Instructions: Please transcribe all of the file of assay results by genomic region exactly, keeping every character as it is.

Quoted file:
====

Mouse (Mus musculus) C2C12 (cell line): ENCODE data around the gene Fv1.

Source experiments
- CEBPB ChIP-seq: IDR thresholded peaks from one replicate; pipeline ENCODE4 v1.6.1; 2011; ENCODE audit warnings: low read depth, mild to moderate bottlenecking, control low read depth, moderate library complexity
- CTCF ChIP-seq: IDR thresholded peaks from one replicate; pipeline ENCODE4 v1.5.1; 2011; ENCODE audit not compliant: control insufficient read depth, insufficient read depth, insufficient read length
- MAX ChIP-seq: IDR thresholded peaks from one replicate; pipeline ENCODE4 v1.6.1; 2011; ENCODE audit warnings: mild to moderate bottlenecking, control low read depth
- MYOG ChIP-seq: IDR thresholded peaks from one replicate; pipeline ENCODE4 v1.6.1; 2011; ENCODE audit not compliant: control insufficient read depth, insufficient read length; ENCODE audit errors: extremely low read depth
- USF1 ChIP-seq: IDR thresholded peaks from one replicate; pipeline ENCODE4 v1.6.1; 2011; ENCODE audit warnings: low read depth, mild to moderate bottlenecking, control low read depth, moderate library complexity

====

Mouse (Mus musculus) C2C12 (cell line): ENCODE data around the gene Fv1.

Source experiments
- CEBPB ChIP-seq: IDR thresholded peaks from one replicate; pipeline ENCODE4 v1.6.1; 2011; ENCODE audit warnings: low read depth, mild to moderate bottlenecking, control low read depth, moderate library complexity
- CTCF ChIP-seq: IDR thresholded peaks from one replicate; pipeline ENCODE4 v1.5.1; 2011; ENCODE audit not compliant: control insufficient read depth, insufficient read depth, insufficient read length
- MAX ChIP-seq: IDR thresholded peaks from one replicate; pipeline ENCODE4 v1.6.1; 2011; ENCODE audit warnings: mild to moderate bottlenecking, control low read depth
- MYOG ChIP-seq: IDR thresholded peaks from one replicate; pipeline ENCODE4 v1.6.1; 2011; ENCODE audit not compliant: control insufficient read depth, insufficient read length; ENCODE audit errors: extremely low read depth
- USF1 ChIP-seq: IDR thresholded peaks from one replicate; pipeline ENCODE4 v1.6.1; 2011; ENCODE audit warnings: low read depth, mild to moderate bottlenecking, control low read depth, moderate library complexity